I agree. It’s too expensive. And hotels keep you isolated from the experience you’re trying to capture.

Rent an apartment instead. There are great deals to be found on sites like AirBnB or booking.com, especially if you’re looking for longer stays.

You’ll experience life in a local neighborhood, rather than the hotel district with its souvenir shops and overpriced tourist restaurants. And you’ll be able to save some cash — and a couple inches on your waistline — by self-catering for breakfast and dinner.

4) Travel Light

I’m on the road for nearly 2 months in the Baltics and Scandinavia. My luggage? One small soft-sided carry on bag, and a small backpack for my laptop.

The little backpack’s a bit of a luxury, really. But it makes a good daypack if needed, and I can use it to bring home a few “extras” at the end of the trip.

If you’re used to taking a full sized suitcase on a weekend trip, this may seem like a crazy idea. But you’ll thank me when you’re zipping past those long crocodiles of tourists in the convoluted alleys of Venice, watching them sweat as they try to lug a suitcase over bridge after bridge.

If you’re renting apartments like I recommended above, you’ll also have laundry machines at your disposal, so there’s no need to pack more than 5 days of clothes.

And anything you run out of, you can buy. It might not be your preferred brand, but hey, you’re travelling to try new things. And sometimes that includes fish flavored toothpaste….

5) Go Mobile

Finally, being able to work from anywhere means taking advantage of cloud services.

I use Dropbox business, Evernote, and Google Docs to connect my online business team. Everything is portable, and I can access it on my laptop, iPad or android phone.

Buy an unlocked phone and pick up local SIM cards along the way so you’re not paying outrageous roaming rates.

And if you need to make overseas calls, top up your Skype account so you can dial landlines.

When you embrace the Global Nomad lifestyle, stressful vacations will be a thing of the past. And so will coming back to the dreaded 600 email backlog.

Life is too short to put off your travel dreams for some vague day “after you retire” or “after the kids move out.”

If you’re the type of business owner or entrepreneur who “can’t afford to take a vacation,” I urge you to reconsider. Become a Global Nomad and learn to work from the road.

You can seize those dreams right now. And you can have a hell of an exciting time doing it.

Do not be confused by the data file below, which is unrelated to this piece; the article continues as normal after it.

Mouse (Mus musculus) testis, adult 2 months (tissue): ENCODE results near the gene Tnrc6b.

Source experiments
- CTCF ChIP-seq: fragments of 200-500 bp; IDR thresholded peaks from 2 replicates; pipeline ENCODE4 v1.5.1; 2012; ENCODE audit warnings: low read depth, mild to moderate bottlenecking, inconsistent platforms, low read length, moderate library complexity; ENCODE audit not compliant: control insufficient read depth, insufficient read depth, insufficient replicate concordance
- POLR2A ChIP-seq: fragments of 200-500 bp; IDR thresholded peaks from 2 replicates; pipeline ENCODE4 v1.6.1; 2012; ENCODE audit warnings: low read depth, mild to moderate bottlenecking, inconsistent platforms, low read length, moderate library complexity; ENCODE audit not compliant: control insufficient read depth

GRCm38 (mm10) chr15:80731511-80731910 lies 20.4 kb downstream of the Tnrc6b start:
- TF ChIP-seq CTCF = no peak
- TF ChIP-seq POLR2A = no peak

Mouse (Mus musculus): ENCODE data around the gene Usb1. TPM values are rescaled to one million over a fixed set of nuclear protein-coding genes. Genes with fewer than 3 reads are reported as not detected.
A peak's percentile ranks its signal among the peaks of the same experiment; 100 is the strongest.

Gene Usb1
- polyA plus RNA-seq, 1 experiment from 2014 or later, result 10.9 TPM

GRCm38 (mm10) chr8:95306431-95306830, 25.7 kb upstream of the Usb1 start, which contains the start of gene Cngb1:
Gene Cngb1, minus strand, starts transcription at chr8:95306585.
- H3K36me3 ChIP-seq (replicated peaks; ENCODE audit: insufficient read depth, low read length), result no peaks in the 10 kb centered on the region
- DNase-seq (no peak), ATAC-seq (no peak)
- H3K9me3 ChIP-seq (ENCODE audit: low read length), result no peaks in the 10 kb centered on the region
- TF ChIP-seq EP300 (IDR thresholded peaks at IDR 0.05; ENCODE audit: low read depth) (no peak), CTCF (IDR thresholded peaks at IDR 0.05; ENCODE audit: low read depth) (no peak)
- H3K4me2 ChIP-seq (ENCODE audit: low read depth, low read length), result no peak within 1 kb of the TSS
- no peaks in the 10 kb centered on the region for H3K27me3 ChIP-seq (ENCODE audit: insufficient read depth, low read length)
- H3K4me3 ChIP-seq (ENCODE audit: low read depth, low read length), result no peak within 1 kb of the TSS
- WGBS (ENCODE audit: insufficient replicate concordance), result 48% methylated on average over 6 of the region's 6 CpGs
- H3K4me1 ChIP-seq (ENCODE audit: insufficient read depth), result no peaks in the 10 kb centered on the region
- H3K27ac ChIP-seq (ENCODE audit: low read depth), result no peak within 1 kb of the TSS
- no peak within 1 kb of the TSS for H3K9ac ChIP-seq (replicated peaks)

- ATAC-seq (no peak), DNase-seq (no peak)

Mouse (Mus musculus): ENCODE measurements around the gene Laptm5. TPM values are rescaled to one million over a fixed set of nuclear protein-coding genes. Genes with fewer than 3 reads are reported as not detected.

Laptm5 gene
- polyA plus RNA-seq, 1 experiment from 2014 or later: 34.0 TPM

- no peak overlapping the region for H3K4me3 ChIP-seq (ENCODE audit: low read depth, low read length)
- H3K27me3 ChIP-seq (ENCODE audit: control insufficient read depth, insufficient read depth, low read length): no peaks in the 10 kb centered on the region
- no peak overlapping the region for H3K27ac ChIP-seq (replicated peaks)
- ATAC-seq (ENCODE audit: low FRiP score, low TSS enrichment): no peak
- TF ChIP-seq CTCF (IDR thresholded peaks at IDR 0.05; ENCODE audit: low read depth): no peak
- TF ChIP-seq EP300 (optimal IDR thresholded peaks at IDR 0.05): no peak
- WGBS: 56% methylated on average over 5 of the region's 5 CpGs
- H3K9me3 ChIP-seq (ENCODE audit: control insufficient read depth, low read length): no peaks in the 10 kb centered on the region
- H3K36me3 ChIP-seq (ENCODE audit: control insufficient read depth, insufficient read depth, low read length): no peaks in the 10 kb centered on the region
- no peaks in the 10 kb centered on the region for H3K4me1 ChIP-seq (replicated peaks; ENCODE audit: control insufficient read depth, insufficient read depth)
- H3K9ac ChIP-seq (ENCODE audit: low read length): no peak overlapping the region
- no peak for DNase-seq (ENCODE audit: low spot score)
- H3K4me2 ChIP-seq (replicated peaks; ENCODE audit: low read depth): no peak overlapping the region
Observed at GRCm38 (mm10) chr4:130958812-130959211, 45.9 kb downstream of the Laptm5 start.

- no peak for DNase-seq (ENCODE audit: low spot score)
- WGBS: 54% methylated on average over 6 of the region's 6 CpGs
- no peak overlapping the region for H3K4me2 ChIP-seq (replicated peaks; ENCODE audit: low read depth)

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  • Vagabond Kris

    Great article, Ryan, and great advice! Even better, you can live this way full time. As an internet business owner, even though you run your business from home, the work never ends. I had a nice home, but felt like I was stuck in a concrete box. Then I finally realized I can work from anywhere — so why not! A year and half ago, I put my belongings in storage and become a permanent “Global Nomad.” It was actually a huge relief to free myself from all that “stuff.” And living vagabond is a wonderful and joyful lifestyle! As you say, slow travel is by far the best. I always try to spend a week in each location, because I know that I’ll still be working most of the time while I’m there. But while I’m in all these wonderful places, I’m also very motivated to get out and see the sights, enjoy the food, and meet new people. Without the overhead of rent or mortgage, it’s easy to afford 3- and 4-star hotels and even the occasional cruise. And for those periods of time when you need to be home for business or family, there are always great options on airbnb. I know it seems crazy at first, but if you work online, it’s totally doable!

    • Thanks very much for sharing your story Kris. I absolutely agree. And I hope we’ll see more stories like yours, so readers realize they really CAN do it.

      I moved my main base as an expat to Malta four years ago, but we divide our time among a few cities in Europe, as well as taking frequent research trips like the one I described in this article. Working from each location, while enjoying all the benefits each city has to offer. It’s a richly rewarding AND very productive lifestyle.

    • Thanks Kris!